has anybody out there done any electrical work of this nature, outside of the scope of the NEC?

reverendalc 07-13-2013 12:15 AM

just to clarify, the new run will be approximately 75 feet.

and I understand the fundamental difference between using 10/2 and 10/3, and which wire carry what... I recently purchased a brand new washer/dryer set, but my last set was old and came with the house. the dryer had tripped the breaker at least twice, without wreaking any havoc. or hovac (-;

gregzoll 07-13-2013 12:24 AM

Do it what you think is best and easier for you. How far are you relocating the dryer from the current location that it is at now? As for the whole three wire vs. four wire argument, it was done, because NFPA stated that three wire was unsafe, and four wire was safer.

Same goes with why AFCI's are being pushed farther down everyone's throats under the 2014 code cycle, that all outlets in the structure have to be protected either by afci breakers or afci outlets.

I still have 10/2 on my dryer, which the run is probably 30 years old now. Just got around going from a hard wired dryer to actually installing the outlet and plug on that circuit. No fires yet, no shocks or magic smoke.

But yes, under current rules, if you relocate or have to pull a new circuit for a dryer, due to the wire becomes cut or insulation is breaking down, when tested with a MegaOhm tester, you are supposed to replace the run with 10/3.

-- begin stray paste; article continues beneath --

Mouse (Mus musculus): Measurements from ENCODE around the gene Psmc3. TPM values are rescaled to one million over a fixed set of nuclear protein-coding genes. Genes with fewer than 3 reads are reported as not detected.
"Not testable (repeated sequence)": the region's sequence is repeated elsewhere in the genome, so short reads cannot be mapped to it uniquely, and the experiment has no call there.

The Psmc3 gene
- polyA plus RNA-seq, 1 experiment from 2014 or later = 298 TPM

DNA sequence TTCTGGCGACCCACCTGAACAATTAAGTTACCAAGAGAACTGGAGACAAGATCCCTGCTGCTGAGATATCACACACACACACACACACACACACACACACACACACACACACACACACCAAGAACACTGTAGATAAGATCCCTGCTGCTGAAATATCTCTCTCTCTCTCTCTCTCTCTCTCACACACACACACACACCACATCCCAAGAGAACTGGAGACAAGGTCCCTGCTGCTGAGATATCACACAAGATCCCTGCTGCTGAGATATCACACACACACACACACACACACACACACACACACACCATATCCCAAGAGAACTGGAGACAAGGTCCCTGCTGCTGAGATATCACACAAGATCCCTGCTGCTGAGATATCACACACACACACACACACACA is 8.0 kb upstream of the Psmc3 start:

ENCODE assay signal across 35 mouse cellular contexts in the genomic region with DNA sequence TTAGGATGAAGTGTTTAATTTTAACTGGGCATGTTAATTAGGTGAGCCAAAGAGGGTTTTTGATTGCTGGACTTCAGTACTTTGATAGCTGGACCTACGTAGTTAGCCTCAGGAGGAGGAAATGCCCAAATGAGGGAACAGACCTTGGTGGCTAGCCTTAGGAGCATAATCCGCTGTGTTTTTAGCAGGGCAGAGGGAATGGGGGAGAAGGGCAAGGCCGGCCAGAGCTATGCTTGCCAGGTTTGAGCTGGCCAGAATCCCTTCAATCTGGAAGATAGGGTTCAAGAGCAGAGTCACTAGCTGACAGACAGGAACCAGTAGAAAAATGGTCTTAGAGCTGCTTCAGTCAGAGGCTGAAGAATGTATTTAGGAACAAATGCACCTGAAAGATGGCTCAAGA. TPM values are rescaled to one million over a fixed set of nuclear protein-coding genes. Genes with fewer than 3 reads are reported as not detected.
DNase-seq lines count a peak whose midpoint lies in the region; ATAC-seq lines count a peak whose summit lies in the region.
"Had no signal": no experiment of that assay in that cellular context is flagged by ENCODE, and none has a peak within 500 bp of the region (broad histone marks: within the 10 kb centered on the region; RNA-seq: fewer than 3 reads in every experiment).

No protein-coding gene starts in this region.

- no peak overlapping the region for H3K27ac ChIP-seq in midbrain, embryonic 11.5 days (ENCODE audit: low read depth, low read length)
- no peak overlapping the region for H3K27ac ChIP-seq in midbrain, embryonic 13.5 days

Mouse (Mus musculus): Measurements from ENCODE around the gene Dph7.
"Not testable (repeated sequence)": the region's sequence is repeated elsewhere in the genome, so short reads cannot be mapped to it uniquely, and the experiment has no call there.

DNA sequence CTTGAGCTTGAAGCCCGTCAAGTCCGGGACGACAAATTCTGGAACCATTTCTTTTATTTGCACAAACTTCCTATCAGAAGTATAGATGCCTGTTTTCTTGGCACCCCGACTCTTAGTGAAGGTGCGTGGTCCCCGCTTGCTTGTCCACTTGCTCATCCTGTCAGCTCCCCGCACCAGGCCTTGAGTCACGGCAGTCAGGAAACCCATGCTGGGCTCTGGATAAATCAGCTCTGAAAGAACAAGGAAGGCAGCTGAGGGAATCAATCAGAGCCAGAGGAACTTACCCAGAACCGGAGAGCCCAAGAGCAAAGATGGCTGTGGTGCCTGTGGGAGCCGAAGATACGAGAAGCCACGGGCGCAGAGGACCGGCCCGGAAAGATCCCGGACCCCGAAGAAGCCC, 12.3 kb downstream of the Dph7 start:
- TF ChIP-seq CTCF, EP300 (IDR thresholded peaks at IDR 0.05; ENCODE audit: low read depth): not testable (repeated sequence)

To not cause further argument on this subject, which one person who I have blocked and is posting in reply to my comments, sell the 10/2 and go get 10/3, so you have no issues and as I stated before, easier is better, because then later on when you go to sell the place, and if the inspector sees a date stamp on that wire, or you have to get a CoA in your area, you the seller do not have to go through the hassle of pulling a whole new run of 10/3, because you used 10/2 for that dryer, to replace the old run.

To let you know, there are still hundreds if not thousands of dryers that are still on circuits using 10/2, and they are operating just fine, with no problems and no danger to life or property. Same goes for those stoves that are still using 10/2 or 8/2 for powering them. It is just that there are some out there that feel that you have to upgrade or update everything electric when the code changes, even though you can in some areas fall under "grandfathered" rules.

k_buz 07-13-2013 12:25 AM

As The French Guy said, you cannot use a bare conductor as a neutral on a branch circuit. Extending this circuit with 10/2 would be against the NEC and a safety hazard. I would hope nobody here would advise you to do what you want to do.

gregzoll 07-13-2013 12:29 AM


Originally Posted by reverendalc (Post 1215209)
just to clarify, the new run will be approximately 75 feet.

and I understand the fundamental difference between using 10/2 and 10/3, and which wire carry what... I recently purchased a brand new washer/dryer set, but my last set was old and came with the house. the dryer had tripped the breaker at least twice, without wreaking any havoc. or hovac (-;

If the old dryer tripped the breaker, that means that either the heater or motor windings, or it was overheating the plug and outlet, due to loose connections either at the outlet, or on the board in the back of the dryer where the plug connected inside.